As I walked (quickly) beyond the scene, a man sitting at a table outside a bar on the main street asked me what the commotion was about. I said, “Some idiots are honking at the garbage men.”

The late 20ish man, dressed in ‘casual Friday’ khakis and button down shirt, enjoying his lunchtime PBR, said to me, “You know they get paid by the hour, right?”

I’m not good with witty comebacks. I just waved a disdainful hand in his face and walked on by.

I wish I’d said, “If they’re paid so much, why aren’t you doing that job?” OR “Whatever they are getting paid, it is not nearly enough for the service they provide.” OR “And how exactly are you are deserving of your six figure salary by sitting here at noon on a Friday enjoying your liquid lunch?”

If we paid everyone based on how meaningful their jobs are, and I mean meaningful as in full of tangible meaning, not some sort of twist on the word ‘fun,’ garbage collectors and utility workers and ditch diggers would be the billionaires.

Take that one step further, get rid of all the jobs that don’t have any tangible meaning, and all of a sudden, that guy sitting outside the bar is unemployed. And all the idiots honking at the garbage collectors all disappear because they can’t afford to buy the cars they were driving.

I think it would be lovely if all the Millennials actually meant ‘full of meaning’ instead of ‘full of fun’ when they say they want meaningful employment. The world would be better for it. But on the other hand, I’ll be the old lady living off the social security funds that they’ll be paying into. So, screw that, meaning and family is overrated, go, work your 80 hours a week and pay for my trips to Atlantic City, if that is still a thing in forty years.

Success, you are dead to me.

successI’ve decided, after many hours of careful contemplation, that I do not like the word ‘success’ and will attempt to avoid, after the completion of this essay, any further use of it in my writing and speaking.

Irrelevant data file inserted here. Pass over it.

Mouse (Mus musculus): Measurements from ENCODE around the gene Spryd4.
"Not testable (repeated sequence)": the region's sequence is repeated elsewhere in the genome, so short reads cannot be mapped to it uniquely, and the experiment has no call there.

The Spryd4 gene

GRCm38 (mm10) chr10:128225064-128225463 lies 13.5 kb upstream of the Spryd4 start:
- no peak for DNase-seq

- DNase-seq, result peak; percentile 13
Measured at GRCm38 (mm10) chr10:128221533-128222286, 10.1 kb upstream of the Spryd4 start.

My reasons for this exsection are as follows:

First, while the word’s antonym is definitive which implies a simplicity to its definition, we do not use the word ‘success’ in such a simple way. To explain, the word ‘good’ is easily defined by comparison to its antonym, ‘bad.’ Good and bad are such non-complex words, children learn them along with ‘mommy’ and ‘daddy.’ To be good implies something is ‘not-bad.’ To succeed is to ‘not-fail.’ Just as you can not help but use the word bad to help understand something good, you must use the word fail to understand success.

However, we use this seemingly simple word with massive amounts of complexity, with weighty contextuality. Compare the following sentences:

She is the successful mother of two charming and intelligent children.
He is the successful CEO of a multi-million dollar corporation.

Those two statements, when combined, or worse, compared, are enough to raise the voices and collective blood-pressure at any social gathering. They feed the pundits of the world with contrasting thoughts of ‘equality’ and ‘feminism’ who then spew their outraged opinions across the media outlets of the world.

One simple word with so much baggage.

My second problem with the word is in its implied singularity. While people can be good at many, many things, when we attempt to narrow down all they’ve done to one ‘success,’ we pick whatever we feel to be the biggest or most important achievement. Again, referring those two sentences above, the use of the word ‘successful’ implies that it is the only thing those people have done. The word denies the woman’s profitable art gallery showings as well as the man’s impressive collection of 1940’s comic-books, the aspects of their lives each is the most proud of, and worked the hardest to achieve.